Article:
This beautiful bobcat is one lucky kitty.

It was found near Mosier, Oregon, by Oregon Department of Transportation personnel, after having been hit by a vehicle on I-84. Fortunately, it was not severely injured, said Dr. Jean Cypher of Rowena Wildlife Clinic, and basically just needed rest and food. After a few days at the clinic, the cat was released.

Here is some info on bobcats in Oregon from the Oregon Department of Fish and Wildlife. Scroll down the page to see the bobcat entry.

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The Oregon Department of Fish and Wildlife has released its draft Wolf Management Plan for managing wolves in Oregon.

After invited stakeholder testimony at the agency’s December 2017 commission meeting, the commissioners chose to move the previously scheduled rule-making and adoption of an updated Wolf Plan from the January 19 meeting to a future meeting. ODFW has now scheduled that agenda item for the April 19-20 commission meeting in Astoria.

Public testimony about the Wolf Plan will be taken at the Astoria meeting and can also be provided via email at odfw.commission@state.or.us.

As Northwest states kill wolves, researchers cast doubt on if it works

Gray wolf (Canis lupus).

Gray wolf (Canis lupus). Photo by Gary Kramer, courtesy of U.S. Fish & Wildlife Service.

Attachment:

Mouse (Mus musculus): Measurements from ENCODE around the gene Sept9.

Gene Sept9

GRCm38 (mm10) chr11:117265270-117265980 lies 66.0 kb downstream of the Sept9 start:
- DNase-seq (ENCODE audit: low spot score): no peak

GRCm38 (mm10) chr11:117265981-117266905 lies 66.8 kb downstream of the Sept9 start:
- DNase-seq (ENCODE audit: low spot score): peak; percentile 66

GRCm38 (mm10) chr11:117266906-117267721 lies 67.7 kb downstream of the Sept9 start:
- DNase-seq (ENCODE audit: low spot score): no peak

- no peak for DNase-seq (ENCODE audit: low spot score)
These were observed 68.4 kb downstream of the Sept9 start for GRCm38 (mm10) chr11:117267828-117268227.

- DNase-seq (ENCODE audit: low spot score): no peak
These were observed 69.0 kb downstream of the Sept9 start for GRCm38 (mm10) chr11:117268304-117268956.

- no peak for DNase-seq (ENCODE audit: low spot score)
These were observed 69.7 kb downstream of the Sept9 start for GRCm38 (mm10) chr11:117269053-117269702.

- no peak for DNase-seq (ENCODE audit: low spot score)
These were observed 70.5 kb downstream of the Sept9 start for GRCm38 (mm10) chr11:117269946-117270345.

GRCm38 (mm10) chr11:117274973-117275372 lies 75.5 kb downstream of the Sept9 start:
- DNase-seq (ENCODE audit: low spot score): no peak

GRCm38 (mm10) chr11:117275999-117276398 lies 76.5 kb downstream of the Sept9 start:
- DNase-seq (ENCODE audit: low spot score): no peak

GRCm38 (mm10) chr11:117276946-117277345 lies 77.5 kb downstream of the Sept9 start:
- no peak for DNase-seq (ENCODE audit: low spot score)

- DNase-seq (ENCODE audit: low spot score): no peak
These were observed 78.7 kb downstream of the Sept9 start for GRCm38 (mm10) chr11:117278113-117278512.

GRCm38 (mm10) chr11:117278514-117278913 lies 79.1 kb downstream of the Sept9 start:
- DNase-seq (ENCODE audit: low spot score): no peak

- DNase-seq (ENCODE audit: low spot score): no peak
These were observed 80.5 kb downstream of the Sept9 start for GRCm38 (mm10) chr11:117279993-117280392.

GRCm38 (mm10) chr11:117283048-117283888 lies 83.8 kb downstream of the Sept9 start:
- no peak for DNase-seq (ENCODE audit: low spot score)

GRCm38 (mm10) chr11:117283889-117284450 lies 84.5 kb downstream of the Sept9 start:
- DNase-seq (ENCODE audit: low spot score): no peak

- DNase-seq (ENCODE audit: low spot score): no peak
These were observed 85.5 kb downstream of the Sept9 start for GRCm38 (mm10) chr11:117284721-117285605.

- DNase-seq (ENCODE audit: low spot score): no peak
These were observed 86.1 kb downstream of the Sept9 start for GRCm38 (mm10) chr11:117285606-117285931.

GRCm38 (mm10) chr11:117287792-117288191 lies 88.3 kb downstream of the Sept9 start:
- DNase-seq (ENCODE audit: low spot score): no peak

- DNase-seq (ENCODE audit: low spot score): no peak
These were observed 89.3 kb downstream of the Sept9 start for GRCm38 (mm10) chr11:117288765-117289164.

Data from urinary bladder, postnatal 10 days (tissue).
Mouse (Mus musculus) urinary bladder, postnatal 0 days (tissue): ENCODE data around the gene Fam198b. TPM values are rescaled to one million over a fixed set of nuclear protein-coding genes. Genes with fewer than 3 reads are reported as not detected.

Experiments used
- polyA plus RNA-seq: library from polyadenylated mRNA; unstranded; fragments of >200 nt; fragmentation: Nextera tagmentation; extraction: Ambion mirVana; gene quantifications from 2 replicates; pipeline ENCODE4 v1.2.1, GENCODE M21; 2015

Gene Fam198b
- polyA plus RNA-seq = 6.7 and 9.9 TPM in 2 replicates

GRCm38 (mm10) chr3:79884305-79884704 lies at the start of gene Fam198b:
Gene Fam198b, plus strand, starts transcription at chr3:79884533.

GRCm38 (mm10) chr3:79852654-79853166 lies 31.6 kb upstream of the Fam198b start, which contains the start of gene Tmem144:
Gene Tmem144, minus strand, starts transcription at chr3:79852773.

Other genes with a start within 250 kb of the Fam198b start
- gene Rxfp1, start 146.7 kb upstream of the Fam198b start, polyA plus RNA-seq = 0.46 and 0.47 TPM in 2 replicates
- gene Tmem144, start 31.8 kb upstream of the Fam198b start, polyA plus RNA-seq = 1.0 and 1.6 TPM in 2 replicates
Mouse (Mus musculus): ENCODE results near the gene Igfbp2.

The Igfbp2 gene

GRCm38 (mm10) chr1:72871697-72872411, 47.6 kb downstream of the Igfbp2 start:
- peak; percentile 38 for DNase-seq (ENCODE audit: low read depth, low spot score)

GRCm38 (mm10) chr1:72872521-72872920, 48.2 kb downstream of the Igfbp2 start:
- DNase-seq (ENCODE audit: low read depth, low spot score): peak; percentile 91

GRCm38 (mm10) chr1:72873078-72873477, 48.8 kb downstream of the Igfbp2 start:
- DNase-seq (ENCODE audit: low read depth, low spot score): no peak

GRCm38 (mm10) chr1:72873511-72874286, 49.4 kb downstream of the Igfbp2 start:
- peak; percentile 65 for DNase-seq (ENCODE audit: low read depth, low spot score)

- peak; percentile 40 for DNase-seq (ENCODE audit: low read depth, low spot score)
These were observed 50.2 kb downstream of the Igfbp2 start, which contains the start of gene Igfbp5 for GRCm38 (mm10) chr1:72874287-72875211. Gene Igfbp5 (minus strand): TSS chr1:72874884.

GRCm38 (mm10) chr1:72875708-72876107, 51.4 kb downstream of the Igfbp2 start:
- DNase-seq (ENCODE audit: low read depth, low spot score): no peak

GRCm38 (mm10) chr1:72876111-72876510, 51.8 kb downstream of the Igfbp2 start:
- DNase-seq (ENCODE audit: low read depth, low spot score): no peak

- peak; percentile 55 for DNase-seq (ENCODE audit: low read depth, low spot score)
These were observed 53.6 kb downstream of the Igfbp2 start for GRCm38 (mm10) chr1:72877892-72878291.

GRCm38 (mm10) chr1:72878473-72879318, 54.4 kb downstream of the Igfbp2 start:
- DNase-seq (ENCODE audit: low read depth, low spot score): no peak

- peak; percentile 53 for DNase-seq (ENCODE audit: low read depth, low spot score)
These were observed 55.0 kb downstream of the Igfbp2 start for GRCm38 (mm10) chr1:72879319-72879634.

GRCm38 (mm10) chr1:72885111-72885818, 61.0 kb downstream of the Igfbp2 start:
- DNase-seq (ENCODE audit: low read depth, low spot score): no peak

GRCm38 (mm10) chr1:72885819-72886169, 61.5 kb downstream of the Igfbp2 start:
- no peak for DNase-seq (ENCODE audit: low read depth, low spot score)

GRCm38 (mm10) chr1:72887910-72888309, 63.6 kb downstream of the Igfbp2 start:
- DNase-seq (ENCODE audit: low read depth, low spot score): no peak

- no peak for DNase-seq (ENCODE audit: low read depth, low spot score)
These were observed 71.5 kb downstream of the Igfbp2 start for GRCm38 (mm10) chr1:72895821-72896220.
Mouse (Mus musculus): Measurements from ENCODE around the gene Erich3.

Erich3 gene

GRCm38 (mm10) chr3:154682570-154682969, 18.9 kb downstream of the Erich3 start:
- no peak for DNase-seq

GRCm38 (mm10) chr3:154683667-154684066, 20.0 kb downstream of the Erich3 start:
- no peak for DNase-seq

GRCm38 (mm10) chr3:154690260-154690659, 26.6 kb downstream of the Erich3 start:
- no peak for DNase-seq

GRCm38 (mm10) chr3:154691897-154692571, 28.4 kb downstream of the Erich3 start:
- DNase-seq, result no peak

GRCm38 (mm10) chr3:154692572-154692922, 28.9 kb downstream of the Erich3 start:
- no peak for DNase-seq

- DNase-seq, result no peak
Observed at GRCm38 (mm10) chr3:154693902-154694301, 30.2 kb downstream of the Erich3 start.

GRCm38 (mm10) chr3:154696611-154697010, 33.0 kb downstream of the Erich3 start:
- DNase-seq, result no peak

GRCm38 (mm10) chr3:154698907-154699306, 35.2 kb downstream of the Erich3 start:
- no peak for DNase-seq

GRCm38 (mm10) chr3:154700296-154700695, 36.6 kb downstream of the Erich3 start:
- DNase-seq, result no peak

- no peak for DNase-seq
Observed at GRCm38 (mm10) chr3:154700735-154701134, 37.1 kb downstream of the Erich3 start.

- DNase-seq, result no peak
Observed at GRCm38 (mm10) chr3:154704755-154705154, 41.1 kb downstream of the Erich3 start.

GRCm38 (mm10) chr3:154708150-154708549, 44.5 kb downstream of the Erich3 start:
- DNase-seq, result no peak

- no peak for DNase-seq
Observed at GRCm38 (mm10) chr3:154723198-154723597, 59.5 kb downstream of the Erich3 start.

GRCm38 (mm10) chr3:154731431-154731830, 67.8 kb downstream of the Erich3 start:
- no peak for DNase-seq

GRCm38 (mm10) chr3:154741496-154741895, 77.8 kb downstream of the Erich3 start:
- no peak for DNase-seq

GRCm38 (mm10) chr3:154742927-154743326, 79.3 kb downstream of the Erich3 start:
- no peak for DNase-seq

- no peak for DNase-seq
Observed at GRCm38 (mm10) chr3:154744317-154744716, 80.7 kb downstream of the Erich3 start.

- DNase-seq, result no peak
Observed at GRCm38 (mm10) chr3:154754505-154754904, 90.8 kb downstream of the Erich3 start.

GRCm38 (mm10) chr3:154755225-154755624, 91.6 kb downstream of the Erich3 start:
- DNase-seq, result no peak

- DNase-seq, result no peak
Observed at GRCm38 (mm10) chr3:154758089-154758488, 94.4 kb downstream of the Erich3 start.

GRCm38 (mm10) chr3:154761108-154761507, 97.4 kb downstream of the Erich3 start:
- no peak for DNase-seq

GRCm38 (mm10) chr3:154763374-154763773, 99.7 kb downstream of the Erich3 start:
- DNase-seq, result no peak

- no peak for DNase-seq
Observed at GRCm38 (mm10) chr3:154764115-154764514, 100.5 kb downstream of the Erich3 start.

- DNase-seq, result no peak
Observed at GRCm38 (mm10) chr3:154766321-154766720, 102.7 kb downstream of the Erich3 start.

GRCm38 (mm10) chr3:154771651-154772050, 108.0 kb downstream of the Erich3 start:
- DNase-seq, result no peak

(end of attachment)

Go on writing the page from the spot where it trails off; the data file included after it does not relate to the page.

See this story from Oregon Public Broadcasting about the effectiveness of wolf kills.

Among the fascinating results of the research done on this subject is this:

“Over seven years, researchers found the rate of sheep losses due to wolves was 3.5 times lower in an area where they used only non-lethal techniques, compared to an area open to lethal control.”

Learn more about Oregon’s endangered gray wolves at the U.S. Fish & Wildlife Service website.

 

Beaver on Road to Recovery; Take the Wolf/Coyote Test

beaver

North American beaver (Castor canadensis) recovering at Rowena Wildlife Clinic. Photo by Joni Greenberger, DVM.

 

 

 

 

 

 

 

 

 

 

 

 

This young beaver was found in the Columbia River after having been injured by a motorboat propeller. It was delivered to Rowena Wildlife Clinic where it is still in rehabilitation but doing well.

For more information about beavers, visit the University of Michigan’s Critter Catalog.


In the last weeks of summer, as the Columbia River Gorge struggled with what grew into a 48,000-acre wildfire, the clinic was fortunately never in danger. And, surprisingly, few animals needing treatment were brought to the clinic. However, a barred owl that was hit by a fire rescue truck needed minor treatment. Happily, after recovery the owl was released September 24.

For more information about barred owls, see the Cornell Lab of Ornithology.


Could you tell the difference between a coyote and a wolf in the wild?

Courtesy Oregon Dept. of Fish & Wildlife

Take this fun test from the Oregon Dept. of Fish and Wildlife.